Moderators: richierich, ua900, PanAm_DC10, hOMSaR

 
convair880mfan
Topic Author
Posts: 159
Joined: Fri Jun 25, 2021 12:33 am

Do you feel safer in jetliners with more engines?

Wed Jul 14, 2021 7:05 pm

I've only flown in two jetliner types with four engines: the Boeing 707 and the Boeing 747, but I felt safer in those than in three-engine and two-engine types.

I realize that jet engine reliability has increased over time relatively speaking, hence ETOPS and such. I also am aware that having more engines on a jetliner can create additional problems not seen on twin engine jetliners.

Economics seems to rule these days as most jetliners are twin engine aircraft.

I recall reading somewhere that the safety records of airline types does not correlate with twins being involved in more accidents and incidents than three and four engine types.

My question is more in the subjective realm. Do you feel equally safe in twin engine jetliners or three engine jetliners as you do in four engine types? Sometimes subjective feelings don't correlate with objective factors but I have always felt safer in four engine jetliners. How about you?
 
speedbird52
Posts: 1073
Joined: Sat Nov 26, 2016 5:30 am

Re: Do you feel safer in jetliners with more engines?

Wed Jul 14, 2021 7:08 pm

No I just think the quads are more impressive to look out the window. In the case of the 747 and A380 lower decks, I feel more comfortable on them because the cabins are more spacious so I don't get claustrophobic
 
32andBelow
Posts: 5639
Joined: Mon Sep 03, 2012 2:54 am

Re: Do you feel safer in jetliners with more engines?

Wed Jul 14, 2021 7:10 pm

No. How many accidents were from all the engines shutting off?
 
rutankrd
Posts: 3102
Joined: Mon Sep 08, 2003 6:08 am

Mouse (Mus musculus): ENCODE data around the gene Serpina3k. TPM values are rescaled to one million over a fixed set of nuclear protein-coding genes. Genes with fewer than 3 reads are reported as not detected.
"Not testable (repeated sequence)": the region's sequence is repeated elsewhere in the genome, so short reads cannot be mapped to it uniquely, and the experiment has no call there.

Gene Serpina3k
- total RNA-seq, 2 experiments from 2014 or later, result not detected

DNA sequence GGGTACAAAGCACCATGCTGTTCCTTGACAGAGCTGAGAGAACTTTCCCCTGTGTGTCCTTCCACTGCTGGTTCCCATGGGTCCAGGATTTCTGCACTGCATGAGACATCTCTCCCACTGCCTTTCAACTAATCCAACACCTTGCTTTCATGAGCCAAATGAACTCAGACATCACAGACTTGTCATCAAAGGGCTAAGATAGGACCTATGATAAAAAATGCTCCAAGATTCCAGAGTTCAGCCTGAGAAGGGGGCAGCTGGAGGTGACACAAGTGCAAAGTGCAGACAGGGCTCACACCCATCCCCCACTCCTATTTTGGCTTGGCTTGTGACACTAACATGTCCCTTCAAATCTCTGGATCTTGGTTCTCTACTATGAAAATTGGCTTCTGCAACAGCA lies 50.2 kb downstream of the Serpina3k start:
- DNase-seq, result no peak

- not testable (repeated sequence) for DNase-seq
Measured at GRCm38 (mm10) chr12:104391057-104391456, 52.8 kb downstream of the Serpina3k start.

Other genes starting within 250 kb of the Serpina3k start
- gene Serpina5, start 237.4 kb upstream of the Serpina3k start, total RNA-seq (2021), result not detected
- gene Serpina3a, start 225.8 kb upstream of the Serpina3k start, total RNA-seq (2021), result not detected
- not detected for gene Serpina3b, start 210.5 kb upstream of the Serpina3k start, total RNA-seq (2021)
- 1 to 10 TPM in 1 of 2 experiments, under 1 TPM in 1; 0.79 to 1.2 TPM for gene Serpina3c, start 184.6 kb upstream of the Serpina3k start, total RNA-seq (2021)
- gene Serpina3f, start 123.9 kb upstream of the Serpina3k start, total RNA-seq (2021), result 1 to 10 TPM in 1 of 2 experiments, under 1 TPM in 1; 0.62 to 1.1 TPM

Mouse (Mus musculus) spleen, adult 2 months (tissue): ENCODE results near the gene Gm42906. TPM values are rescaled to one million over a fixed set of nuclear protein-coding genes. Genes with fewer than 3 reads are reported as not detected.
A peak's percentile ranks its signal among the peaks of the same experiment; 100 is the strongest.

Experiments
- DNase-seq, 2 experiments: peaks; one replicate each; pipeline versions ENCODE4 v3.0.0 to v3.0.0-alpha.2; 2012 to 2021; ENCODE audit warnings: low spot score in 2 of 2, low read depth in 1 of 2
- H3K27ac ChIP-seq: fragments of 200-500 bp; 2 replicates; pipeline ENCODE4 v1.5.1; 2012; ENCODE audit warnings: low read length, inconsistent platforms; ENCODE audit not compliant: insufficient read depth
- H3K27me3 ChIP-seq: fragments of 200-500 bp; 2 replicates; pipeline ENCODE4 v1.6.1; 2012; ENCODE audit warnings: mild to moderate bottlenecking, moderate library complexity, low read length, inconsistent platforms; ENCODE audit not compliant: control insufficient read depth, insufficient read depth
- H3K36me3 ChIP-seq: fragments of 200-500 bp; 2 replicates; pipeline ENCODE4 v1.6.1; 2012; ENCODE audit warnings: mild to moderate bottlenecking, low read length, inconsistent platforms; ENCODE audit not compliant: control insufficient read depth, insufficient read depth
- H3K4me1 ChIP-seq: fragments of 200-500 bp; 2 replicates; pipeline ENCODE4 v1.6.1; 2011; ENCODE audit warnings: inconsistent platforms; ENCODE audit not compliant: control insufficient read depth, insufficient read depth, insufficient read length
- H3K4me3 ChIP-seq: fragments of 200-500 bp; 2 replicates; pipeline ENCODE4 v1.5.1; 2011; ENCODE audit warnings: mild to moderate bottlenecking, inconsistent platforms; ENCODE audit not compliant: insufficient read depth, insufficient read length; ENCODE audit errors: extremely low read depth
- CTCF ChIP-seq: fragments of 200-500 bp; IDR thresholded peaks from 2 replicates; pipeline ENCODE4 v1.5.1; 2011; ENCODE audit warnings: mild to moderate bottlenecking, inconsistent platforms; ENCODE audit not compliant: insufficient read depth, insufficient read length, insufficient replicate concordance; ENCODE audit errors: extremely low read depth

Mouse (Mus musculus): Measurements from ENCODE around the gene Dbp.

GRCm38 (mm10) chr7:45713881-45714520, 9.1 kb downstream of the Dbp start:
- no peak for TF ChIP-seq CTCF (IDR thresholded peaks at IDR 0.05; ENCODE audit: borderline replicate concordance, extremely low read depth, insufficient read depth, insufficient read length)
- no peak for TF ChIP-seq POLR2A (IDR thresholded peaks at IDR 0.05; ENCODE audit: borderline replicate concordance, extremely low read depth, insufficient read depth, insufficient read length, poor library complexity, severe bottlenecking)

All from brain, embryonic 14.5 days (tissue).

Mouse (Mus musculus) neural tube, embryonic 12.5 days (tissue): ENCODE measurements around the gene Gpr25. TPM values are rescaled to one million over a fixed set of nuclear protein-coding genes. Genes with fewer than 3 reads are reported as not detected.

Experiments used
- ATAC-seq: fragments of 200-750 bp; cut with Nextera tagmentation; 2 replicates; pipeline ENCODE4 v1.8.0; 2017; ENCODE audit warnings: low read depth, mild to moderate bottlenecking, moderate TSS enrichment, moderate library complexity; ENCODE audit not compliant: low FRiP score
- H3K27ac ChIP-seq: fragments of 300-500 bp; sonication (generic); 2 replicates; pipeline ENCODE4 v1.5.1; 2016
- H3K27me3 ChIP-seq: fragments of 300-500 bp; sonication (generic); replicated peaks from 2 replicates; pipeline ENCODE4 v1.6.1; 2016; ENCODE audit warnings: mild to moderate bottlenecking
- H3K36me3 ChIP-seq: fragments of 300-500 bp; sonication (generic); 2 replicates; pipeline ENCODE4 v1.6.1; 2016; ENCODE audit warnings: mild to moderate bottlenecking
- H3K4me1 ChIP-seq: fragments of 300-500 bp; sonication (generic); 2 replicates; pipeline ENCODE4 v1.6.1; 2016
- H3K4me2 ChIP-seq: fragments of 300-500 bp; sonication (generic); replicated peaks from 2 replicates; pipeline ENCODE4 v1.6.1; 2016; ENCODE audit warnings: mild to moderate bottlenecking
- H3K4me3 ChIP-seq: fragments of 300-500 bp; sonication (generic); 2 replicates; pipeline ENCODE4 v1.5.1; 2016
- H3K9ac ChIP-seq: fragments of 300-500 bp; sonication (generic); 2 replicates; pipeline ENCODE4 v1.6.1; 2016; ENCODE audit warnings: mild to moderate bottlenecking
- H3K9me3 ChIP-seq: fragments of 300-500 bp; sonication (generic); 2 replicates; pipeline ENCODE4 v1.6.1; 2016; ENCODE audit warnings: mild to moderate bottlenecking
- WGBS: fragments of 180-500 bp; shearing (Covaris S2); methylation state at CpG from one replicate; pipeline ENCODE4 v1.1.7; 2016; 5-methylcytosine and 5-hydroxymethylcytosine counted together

Re: Do you feel safer in jetliners with more engines?

Wed Jul 14, 2021 7:10 pm

The question is more wing or more engines!

The A388 is the perfect combination on that score
 
26point2
Posts: 1126
Joined: Wed Mar 03, 2010 6:01 am

Re: Do you feel safer in jetliners with more engines?

Wed Jul 14, 2021 7:17 pm

Airbus and later Virgin Atlantic believed 4 engines were better than 2. They used the “4 for the Long Haul” slogan on the Airbus 340 and had it clearly labeled on the engine. I suppose Virgin removed the slogan when they started twin engine long haul ops.

Story. https://blog.seattlepi.com/aerospace/20 ... us-slogan/
 
26point2
Posts: 1126
Joined: Wed Mar 03, 2010 6:01 am

Re: Do you feel safer in jetliners with more engines?

Wed Jul 14, 2021 7:18 pm

[twoid][/twoid]
26point2 wrote:
Airbus and later Virgin Atlantic believed 4 engines were better than 2. They used the “4 for the Long Haul” slogan on the Airbus 340 and had it clearly labeled on the engine. I suppose Virgin removed the slogan when they started twin engine long haul ops.

Story. https://blog.seattlepi.com/aerospace/20 ... us-slogan/



Regardless...that Sir Richard Branson is one cool dude.
 
SL1200MK2
Posts: 216
Joined: Sat Sep 06, 2008 11:00 pm

Re: Do you feel safer in jetliners with more engines?

Wed Jul 14, 2021 7:34 pm

It’s funny because I grasp all of the concepts behind the safety of twins and especially so during ETOPS. That said, if I had to choose an aircraft to be aboard with an engine failure, I suppose I’d prefer to be on a quad. Of course, this applies to a single engine failing.